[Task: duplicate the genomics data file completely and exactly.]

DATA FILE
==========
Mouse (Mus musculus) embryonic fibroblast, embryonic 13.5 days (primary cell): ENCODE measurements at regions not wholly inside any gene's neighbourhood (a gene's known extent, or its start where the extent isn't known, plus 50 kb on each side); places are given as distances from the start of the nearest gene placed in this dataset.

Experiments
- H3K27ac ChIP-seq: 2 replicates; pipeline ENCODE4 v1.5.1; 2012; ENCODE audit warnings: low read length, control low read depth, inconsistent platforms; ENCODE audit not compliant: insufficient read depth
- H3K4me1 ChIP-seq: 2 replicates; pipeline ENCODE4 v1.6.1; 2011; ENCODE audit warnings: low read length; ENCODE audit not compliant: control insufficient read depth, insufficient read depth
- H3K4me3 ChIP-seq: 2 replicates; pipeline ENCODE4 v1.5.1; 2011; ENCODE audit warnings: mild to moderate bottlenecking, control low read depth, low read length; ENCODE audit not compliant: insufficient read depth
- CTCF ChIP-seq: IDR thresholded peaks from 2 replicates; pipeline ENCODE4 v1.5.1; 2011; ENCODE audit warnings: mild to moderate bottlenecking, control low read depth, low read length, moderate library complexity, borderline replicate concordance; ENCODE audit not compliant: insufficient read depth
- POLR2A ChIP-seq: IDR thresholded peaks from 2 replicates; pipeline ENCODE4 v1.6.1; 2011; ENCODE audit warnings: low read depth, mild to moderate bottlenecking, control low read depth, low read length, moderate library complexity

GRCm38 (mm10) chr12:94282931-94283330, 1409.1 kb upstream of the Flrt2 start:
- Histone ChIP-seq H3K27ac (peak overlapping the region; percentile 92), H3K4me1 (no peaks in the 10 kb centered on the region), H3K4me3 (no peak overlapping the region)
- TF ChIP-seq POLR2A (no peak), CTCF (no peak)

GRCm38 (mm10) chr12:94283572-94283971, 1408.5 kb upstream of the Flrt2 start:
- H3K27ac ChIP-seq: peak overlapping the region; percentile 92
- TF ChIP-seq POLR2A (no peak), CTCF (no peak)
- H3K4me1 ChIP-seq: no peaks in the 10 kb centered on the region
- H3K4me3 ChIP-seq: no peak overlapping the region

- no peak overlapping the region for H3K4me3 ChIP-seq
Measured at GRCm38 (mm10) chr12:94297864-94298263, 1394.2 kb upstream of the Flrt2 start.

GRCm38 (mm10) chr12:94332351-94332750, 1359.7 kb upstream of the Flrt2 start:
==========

Mouse (Mus musculus) embryonic fibroblast, embryonic 13.5 days (primary cell): ENCODE measurements at regions not wholly inside any gene's neighbourhood (a gene's known extent, or its start where the extent isn't known, plus 50 kb on each side); places are given as distances from the start of the nearest gene placed in this dataset.

Experiments
- H3K27ac ChIP-seq: 2 replicates; pipeline ENCODE4 v1.5.1; 2012; ENCODE audit warnings: low read length, control low read depth, inconsistent platforms; ENCODE audit not compliant: insufficient read depth
- H3K4me1 ChIP-seq: 2 replicates; pipeline ENCODE4 v1.6.1; 2011; ENCODE audit warnings: low read length; ENCODE audit not compliant: control insufficient read depth, insufficient read depth
- H3K4me3 ChIP-seq: 2 replicates; pipeline ENCODE4 v1.5.1; 2011; ENCODE audit warnings: mild to moderate bottlenecking, control low read depth, low read length; ENCODE audit not compliant: insufficient read depth
- CTCF ChIP-seq: IDR thresholded peaks from 2 replicates; pipeline ENCODE4 v1.5.1; 2011; ENCODE audit warnings: mild to moderate bottlenecking, control low read depth, low read length, moderate library complexity, borderline replicate concordance; ENCODE audit not compliant: insufficient read depth
- POLR2A ChIP-seq: IDR thresholded peaks from 2 replicates; pipeline ENCODE4 v1.6.1; 2011; ENCODE audit warnings: low read depth, mild to moderate bottlenecking, control low read depth, low read length, moderate library complexity

GRCm38 (mm10) chr12:94282931-94283330, 1409.1 kb upstream of the Flrt2 start:
- Histone ChIP-seq H3K27ac (peak overlapping the region; percentile 92), H3K4me1 (no peaks in the 10 kb centered on the region), H3K4me3 (no peak overlapping the region)
- TF ChIP-seq POLR2A (no peak), CTCF (no peak)

GRCm38 (mm10) chr12:94283572-94283971, 1408.5 kb upstream of the Flrt2 start:
- H3K27ac ChIP-seq: peak overlapping the region; percentile 92
- TF ChIP-seq POLR2A (no peak), CTCF (no peak)
- H3K4me1 ChIP-seq: no peaks in the 10 kb centered on the region
- H3K4me3 ChIP-seq: no peak overlapping the region

- no peak overlapping the region for H3K4me3 ChIP-seq
Measured at GRCm38 (mm10) chr12:94297864-94298263, 1394.2 kb upstream of the Flrt2 start.

GRCm38 (mm10) chr12:94332351-94332750, 1359.7 kb upstream of the Flrt2 start: